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The Sugar Debate – exploring links between sugar, acne-prone and ageing-skin and diabetes

February 1, 2016 by Works with Water
The sugar debate

There’s been a great deal of media focus recently about the amount of sugar we consume. Most of us know that we need to be careful when it comes to how much sugar we put into our bodies. Until the recent media debate, ask most people and they’re likely to say that it’s chocolate, sweets and cakes that are the main sugar-rich culprits, when of course there’s a lot of “hidden” sugar in the processed foods, fizzy drinks, fruit juices and ready-made foods we reach for everyday.

It’s not really hidden as nutritional labelling in the UK requires all food manufacturers to list ingredients, it’s just often called a lot of different things, like agave nectar, dextrose, glucose and lactose to name just a few other descriptions for various types of sugar.

The problem with these ‘added-sugar’ foods isn’t just that they can damage our teeth, but too much sugar is linked to a plethora of health problems. The main being obesity, as whilst sugar can help give us energy, if it’s not used up it’s stored as fat. This is why sugar is often linked to diabetes as all of the stored-up sugar causes your pancreas to detect a sugar rush so it releases a hormone called insulin to deal with all of that excess sugar. When your body is always releasing insulin, it can cause problems that lead to Type 2 diabetes.

Too much sugar can also have a negative effect on your skin. It can reduce collagen levels, speed up the signs of ageing and stop our skin cells from fighting off acne-causing bacteria. Recent studies have gone even further and proven a link between Type 2 diabetes and acne. Your skin doesn’t stand much of a chance if you’re consuming lots of sugar – whether hidden or in plain view!

Many of the companies creating our processed food and drinks use sugar to make products taste sweeter and/or more appealing to our sugar-overloaded palates. So just cutting it out altogether may be better for our health, but the taste of your favourite product is likely to change. Many food manufacturers have started using sugar alternatives to ensure we still have taste enjoyment without all the associated calorie intake.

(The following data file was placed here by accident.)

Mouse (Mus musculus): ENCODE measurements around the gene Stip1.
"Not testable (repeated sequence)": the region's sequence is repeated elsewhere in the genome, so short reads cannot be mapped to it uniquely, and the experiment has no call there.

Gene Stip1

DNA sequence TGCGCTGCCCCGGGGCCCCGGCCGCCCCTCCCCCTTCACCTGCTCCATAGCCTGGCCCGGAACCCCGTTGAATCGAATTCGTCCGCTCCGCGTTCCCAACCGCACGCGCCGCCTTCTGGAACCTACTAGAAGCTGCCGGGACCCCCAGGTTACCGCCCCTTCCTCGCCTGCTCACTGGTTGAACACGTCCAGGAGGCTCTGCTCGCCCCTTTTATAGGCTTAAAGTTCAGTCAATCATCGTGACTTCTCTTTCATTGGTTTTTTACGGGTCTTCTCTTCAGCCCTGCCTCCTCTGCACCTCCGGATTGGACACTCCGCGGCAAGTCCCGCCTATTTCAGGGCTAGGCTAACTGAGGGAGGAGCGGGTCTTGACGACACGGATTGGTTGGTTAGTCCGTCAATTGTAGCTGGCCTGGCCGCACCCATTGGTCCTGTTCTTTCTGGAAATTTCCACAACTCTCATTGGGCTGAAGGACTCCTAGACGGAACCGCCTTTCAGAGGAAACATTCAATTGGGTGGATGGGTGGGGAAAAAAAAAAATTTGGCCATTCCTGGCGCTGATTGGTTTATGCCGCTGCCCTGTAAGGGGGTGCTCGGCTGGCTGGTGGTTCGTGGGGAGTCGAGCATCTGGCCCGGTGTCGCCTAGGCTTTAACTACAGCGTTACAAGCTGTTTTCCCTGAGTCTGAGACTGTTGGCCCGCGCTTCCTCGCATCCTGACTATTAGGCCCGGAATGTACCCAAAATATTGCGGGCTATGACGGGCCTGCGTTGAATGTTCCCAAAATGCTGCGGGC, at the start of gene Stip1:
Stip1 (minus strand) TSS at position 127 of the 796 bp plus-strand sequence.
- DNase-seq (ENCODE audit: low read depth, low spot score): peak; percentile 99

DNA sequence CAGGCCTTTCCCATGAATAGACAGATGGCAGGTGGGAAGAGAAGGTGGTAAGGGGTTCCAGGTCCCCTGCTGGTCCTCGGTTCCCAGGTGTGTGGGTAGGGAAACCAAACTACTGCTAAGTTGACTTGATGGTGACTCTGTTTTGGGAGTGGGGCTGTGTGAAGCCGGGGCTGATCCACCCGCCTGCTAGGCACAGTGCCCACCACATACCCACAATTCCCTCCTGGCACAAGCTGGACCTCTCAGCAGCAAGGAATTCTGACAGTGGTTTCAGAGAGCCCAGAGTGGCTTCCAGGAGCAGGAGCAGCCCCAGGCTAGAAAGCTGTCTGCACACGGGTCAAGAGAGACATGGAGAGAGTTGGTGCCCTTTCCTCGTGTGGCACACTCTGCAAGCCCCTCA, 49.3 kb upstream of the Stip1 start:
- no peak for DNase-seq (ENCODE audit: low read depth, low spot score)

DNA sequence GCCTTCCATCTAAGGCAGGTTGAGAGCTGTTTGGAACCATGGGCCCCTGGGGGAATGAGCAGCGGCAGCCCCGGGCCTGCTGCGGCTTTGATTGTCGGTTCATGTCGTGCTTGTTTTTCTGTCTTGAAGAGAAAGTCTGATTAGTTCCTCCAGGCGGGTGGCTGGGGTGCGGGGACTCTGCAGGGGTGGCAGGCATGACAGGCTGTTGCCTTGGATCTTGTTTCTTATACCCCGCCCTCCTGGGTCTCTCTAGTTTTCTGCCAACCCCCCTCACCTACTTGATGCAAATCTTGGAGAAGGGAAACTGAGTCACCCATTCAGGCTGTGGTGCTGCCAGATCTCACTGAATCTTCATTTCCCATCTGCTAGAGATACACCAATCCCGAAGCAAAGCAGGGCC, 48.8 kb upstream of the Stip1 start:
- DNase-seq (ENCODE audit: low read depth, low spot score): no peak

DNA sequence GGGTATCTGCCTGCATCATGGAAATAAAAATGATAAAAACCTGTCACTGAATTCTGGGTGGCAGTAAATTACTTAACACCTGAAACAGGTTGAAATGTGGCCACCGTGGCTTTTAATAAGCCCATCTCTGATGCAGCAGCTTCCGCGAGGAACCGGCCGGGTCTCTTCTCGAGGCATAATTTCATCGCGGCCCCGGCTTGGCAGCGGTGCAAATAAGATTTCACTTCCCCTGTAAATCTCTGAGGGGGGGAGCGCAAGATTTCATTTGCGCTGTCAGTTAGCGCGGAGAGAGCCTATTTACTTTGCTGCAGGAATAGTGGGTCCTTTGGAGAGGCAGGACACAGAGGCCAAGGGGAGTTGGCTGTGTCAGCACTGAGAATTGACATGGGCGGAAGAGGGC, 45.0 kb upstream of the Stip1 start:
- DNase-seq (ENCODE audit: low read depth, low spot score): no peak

Here at Works With Water, when we first began developing our natural skincare supplements we obviously wanted them to taste pleasant or be ‘taste neutral’ whilst also being suitable for diabetics, coeliacs and anyone on a calorie controlled eating plan. So we opted to use sucralose in our ready-to-eat, anti-ageing jelly supplement help: beautify skin and oligofructose, a soluble fibre derived from the chicory root, in help: clear skin, our natural soluble supplement for acne-prone skin.  We’re currently working on a number of products for launch later in 2016 utilising natural sweetness enhancers that deliver great taste without the sugar and calorie burden.

Sugar by definition doesn’t have to be the enemy and we all want to enjoy the products we eat whilst still having affordability, convenience and good nutrition.  It’s a challenge to meet these 3 criteria, but it is possible!

One thought on “The Sugar Debate – exploring links between sugar, acne-prone and ageing-skin and diabetes”

  1. Chris P. says:

    Hi, nice post. Collagen is definitely one way sugar can have negative effects on skin, and it’s also because frequent insulin spikes (caused by sugar consumption) can lead to bad breakouts. Insulin stops skin cells from turning over and increases androgens like testosterone, all of which is bad news for acne-prone skin!

    Chris P.

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